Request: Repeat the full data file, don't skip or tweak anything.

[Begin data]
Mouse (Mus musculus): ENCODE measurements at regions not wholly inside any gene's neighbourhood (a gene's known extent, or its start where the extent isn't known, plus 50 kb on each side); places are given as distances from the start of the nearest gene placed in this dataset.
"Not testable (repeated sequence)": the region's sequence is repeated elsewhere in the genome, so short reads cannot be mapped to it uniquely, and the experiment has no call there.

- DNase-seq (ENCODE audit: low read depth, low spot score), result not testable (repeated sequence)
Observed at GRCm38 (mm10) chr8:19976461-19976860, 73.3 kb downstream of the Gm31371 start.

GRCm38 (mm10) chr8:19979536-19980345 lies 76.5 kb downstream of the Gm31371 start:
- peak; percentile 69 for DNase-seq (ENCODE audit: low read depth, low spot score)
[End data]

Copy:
Mouse (Mus musculus): ENCODE measurements at regions not wholly inside any gene's neighbourhood (a gene's known extent, or its start where the extent isn't known, plus 50 kb on each side); places are given as distances from the start of the nearest gene placed in this dataset.
"Not testable (repeated sequence)": the region's sequence is repeated elsewhere in the genome, so short reads cannot be mapped to it uniquely, and the experiment has no call there.

- DNase-seq (ENCODE audit: low read depth, low spot score), result not testable (repeated sequence)
Observed at GRCm38 (mm10) chr8:19976461-19976860, 73.3 kb downstream of the Gm31371 start.

GRCm38 (mm10) chr8:19979536-19980345 lies 76.5 kb downstream of the Gm31371 start:
- peak; percentile 69 for DNase-seq (ENCODE audit: low read depth, low spot score)